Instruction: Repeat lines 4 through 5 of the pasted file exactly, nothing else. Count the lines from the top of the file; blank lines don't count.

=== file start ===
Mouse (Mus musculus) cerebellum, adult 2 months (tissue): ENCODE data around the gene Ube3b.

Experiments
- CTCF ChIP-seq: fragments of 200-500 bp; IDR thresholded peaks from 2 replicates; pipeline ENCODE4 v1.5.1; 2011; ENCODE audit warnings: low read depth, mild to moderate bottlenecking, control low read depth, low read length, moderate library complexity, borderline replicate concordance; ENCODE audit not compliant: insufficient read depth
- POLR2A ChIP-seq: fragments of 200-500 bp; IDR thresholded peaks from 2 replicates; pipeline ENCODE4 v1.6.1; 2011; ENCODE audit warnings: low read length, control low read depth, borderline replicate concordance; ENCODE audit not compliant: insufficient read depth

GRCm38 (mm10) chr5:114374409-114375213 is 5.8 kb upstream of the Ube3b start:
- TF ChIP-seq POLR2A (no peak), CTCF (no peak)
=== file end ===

- POLR2A ChIP-seq: fragments of 200-500 bp; IDR thresholded peaks from 2 replicates; pipeline ENCODE4 v1.6.1; 2011; ENCODE audit warnings: low read length, control low read depth, borderline replicate concordance; ENCODE audit not compliant: insufficient read depth

GRCm38 (mm10) chr5:114374409-114375213 is 5.8 kb upstream of the Ube3b start: